Supplemental Executive Retirement Plans
A supplemental executive retirement plan (SERP) can be a highly effective way to provide additional compensation for a handful of key employees and persuade them to remain with the company longer. A SERP has numerous advantages both for the business and its key employees.
Supplemental retirement income funded by a life insurance policy
Although SERPs could be paid out of cash flows or investment funds, most are funded through a cash value life insurance plan. The employer buys the insurance policy, pays the premiums, and has access to its cash value. The employee receives supplemental retirement income paid for through the insurance policy. Once the employee receives income in retirement, that benefit is taxable. At that point, the employer receives a tax deduction.
Numerous benefits for the business and employee
SERPs are attractive to employers. They’re easy to implement, they don’t require IRS approval, and organizations can decide which employees will receive this benefit. The employer can structure the life insurance policy in a way that allows the company to recover its cost.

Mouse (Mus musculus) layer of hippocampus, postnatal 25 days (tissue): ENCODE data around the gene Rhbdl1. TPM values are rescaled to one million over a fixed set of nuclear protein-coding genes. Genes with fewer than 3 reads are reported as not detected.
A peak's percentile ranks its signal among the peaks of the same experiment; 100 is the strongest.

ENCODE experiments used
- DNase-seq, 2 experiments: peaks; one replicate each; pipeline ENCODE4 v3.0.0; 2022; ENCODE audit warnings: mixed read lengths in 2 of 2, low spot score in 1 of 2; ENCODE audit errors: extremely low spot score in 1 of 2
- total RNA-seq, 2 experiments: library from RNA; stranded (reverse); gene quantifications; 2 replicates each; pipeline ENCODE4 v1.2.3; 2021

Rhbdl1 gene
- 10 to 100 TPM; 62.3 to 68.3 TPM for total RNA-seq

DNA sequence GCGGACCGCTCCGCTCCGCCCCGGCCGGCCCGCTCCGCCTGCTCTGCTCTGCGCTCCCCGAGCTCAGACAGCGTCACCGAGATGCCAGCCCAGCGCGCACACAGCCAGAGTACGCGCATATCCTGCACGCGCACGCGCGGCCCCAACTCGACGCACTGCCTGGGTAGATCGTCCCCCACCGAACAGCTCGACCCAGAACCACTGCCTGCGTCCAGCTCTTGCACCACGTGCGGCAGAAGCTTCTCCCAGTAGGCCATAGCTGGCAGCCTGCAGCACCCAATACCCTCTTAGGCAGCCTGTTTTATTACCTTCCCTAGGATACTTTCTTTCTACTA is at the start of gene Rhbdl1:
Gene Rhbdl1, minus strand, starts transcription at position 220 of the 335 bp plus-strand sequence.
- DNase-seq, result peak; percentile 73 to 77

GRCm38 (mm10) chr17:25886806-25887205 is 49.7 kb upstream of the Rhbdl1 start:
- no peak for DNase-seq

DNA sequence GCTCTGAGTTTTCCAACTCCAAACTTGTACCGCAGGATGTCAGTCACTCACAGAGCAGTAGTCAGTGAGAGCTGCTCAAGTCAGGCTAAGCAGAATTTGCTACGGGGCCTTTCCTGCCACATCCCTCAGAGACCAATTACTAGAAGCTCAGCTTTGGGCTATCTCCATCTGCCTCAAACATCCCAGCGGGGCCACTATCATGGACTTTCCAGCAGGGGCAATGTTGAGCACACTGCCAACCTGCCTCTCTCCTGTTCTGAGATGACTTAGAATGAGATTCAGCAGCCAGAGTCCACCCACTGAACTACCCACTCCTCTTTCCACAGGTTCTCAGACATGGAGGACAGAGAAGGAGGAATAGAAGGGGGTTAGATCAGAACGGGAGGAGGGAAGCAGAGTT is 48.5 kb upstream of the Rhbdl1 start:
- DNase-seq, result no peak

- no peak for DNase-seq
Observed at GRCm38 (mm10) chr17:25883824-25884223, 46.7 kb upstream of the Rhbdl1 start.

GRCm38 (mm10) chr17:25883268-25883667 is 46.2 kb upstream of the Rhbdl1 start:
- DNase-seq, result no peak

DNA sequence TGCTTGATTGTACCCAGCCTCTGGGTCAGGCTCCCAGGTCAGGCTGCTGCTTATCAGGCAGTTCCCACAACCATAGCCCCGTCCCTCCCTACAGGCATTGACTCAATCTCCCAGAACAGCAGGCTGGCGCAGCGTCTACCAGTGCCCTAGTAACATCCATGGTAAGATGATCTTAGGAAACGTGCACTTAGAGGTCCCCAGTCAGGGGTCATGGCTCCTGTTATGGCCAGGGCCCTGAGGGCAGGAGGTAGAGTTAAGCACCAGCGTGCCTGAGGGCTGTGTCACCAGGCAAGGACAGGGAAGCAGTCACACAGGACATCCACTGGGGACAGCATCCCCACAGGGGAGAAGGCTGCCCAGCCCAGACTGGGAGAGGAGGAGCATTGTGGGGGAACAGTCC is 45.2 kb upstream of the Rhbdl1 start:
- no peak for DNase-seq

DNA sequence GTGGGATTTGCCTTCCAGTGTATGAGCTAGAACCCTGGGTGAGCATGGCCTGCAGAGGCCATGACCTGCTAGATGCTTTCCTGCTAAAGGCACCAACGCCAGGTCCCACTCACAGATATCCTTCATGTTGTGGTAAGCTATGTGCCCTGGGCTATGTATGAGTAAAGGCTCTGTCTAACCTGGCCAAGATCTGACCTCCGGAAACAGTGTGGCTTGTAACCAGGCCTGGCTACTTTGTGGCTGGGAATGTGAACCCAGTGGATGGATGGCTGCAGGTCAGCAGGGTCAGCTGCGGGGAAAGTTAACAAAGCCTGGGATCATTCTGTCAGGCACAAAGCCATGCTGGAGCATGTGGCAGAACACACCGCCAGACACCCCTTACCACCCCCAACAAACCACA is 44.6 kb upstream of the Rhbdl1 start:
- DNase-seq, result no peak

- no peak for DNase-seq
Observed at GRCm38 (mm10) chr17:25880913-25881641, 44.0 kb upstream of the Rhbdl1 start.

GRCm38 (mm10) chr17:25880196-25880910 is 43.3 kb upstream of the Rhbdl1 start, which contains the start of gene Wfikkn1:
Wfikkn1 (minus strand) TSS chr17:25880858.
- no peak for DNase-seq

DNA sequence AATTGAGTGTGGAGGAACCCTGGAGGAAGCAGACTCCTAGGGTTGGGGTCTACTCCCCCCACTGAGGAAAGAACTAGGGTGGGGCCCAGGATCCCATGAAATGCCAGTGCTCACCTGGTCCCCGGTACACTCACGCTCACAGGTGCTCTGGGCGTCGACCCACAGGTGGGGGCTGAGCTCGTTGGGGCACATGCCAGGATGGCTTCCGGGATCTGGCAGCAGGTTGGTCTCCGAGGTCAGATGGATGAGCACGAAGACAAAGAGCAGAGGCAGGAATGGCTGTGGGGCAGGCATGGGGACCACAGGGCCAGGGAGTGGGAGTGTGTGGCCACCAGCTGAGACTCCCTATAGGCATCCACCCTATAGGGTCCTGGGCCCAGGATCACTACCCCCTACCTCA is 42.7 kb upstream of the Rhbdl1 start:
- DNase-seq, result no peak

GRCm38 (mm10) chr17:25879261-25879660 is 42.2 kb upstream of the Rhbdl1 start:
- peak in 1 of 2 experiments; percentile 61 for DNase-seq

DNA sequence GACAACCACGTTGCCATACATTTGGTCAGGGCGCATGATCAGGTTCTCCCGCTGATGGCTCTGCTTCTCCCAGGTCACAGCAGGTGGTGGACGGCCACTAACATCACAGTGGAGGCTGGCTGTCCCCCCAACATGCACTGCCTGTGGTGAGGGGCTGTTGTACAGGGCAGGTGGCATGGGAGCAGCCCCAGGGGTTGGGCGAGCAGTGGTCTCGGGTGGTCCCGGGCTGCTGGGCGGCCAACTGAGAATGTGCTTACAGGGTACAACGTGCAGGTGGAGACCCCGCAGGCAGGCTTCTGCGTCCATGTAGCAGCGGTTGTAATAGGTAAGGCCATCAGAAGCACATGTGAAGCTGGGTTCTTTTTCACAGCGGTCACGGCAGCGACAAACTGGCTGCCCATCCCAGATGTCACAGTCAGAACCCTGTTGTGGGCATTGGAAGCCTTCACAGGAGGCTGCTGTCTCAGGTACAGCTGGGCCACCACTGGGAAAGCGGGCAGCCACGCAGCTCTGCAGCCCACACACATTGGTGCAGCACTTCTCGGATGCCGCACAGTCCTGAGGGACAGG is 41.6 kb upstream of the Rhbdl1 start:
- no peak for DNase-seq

Employees benefit from receiving a supplemental retirement benefit that is only taxable when they receive income in retirement. At that point, most executives will be in a lower tax bracket than when working. The plan can be tailored to meet the specific needs of individual employees.
Design: Defined benefit or defined contribution?
There are a variety of possible SERP designs. Most commonly, they are designed either as defined benefit or defined contribution plans.
A defined benefit SERP provides a benefit in the form of an annuity at retirement. When added to the employee’s projected income from the qualified retirement plan and Social Security benefits, the annuity will equal a specified percentage of the employee’s final average compensation, much like a traditional defined benefit pension plan.
A defined contribution SERP provides periodic contributions to an individual employee account. The money remains invested for the employee until retirement, death, or a disability triggers payment.